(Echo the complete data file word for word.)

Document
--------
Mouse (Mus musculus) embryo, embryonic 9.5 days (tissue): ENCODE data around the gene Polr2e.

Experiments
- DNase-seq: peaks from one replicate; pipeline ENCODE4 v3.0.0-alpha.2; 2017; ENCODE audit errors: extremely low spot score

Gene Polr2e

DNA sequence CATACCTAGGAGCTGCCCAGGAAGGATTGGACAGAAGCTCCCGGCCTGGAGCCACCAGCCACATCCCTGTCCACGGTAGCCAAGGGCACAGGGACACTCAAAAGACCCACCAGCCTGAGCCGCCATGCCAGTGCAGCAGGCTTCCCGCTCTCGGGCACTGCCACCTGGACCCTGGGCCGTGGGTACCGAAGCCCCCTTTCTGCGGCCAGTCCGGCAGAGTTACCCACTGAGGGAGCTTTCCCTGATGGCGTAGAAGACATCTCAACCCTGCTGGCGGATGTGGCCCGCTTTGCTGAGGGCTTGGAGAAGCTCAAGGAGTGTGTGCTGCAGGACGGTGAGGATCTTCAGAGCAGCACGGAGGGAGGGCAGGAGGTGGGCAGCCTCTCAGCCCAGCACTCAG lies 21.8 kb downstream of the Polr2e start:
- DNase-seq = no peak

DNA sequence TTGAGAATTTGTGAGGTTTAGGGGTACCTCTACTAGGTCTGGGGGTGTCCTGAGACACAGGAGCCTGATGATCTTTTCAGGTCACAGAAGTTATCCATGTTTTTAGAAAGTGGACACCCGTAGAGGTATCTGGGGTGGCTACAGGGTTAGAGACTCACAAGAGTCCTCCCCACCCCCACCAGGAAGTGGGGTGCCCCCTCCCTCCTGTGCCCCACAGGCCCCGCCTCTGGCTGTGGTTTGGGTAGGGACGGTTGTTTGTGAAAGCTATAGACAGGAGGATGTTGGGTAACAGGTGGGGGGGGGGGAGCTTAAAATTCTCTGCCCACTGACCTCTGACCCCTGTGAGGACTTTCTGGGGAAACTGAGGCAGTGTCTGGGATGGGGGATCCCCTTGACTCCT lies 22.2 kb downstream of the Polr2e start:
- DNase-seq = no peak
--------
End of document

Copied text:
Mouse (Mus musculus) embryo, embryonic 9.5 days (tissue): ENCODE data around the gene Polr2e.

Experiments
- DNase-seq: peaks from one replicate; pipeline ENCODE4 v3.0.0-alpha.2; 2017; ENCODE audit errors: extremely low spot score

Gene Polr2e

DNA sequence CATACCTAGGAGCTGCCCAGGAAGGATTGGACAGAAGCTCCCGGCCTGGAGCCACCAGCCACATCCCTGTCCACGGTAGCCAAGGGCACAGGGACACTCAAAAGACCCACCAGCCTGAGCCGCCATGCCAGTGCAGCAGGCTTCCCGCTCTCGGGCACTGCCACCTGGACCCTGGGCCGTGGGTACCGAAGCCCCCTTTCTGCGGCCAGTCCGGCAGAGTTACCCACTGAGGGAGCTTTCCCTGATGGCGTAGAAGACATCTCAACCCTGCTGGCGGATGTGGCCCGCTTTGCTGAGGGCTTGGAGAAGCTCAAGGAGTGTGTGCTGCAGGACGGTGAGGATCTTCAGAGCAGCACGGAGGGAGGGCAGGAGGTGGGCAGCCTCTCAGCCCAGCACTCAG lies 21.8 kb downstream of the Polr2e start:
- DNase-seq = no peak

DNA sequence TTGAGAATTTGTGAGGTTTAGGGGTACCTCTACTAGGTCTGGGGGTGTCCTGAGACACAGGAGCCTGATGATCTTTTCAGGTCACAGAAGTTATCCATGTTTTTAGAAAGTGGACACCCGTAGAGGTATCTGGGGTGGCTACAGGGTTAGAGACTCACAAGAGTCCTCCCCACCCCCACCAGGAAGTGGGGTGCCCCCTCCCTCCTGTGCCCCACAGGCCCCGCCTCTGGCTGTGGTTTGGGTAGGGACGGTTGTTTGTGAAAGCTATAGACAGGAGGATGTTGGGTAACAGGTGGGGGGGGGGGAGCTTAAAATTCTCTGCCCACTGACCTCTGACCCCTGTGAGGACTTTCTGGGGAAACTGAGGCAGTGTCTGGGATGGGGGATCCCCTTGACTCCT lies 22.2 kb downstream of the Polr2e start:
- DNase-seq = no peak